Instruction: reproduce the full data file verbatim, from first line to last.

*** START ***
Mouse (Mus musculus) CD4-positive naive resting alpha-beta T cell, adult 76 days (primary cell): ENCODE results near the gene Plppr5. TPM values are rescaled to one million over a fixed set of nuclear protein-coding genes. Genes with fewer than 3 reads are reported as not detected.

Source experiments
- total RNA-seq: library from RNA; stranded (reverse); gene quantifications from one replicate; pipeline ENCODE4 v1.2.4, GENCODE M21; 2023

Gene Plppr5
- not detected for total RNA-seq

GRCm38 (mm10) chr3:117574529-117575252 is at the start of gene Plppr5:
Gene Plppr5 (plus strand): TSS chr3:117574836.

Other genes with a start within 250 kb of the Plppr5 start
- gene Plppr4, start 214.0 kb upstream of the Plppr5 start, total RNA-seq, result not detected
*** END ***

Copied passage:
Mouse (Mus musculus) CD4-positive naive resting alpha-beta T cell, adult 76 days (primary cell): ENCODE results near the gene Plppr5. TPM values are rescaled to one million over a fixed set of nuclear protein-coding genes. Genes with fewer than 3 reads are reported as not detected.

Source experiments
- total RNA-seq: library from RNA; stranded (reverse); gene quantifications from one replicate; pipeline ENCODE4 v1.2.4, GENCODE M21; 2023

Gene Plppr5
- not detected for total RNA-seq

GRCm38 (mm10) chr3:117574529-117575252 is at the start of gene Plppr5:
Gene Plppr5 (plus strand): TSS chr3:117574836.

Other genes with a start within 250 kb of the Plppr5 start
- gene Plppr4, start 214.0 kb upstream of the Plppr5 start, total RNA-seq, result not detected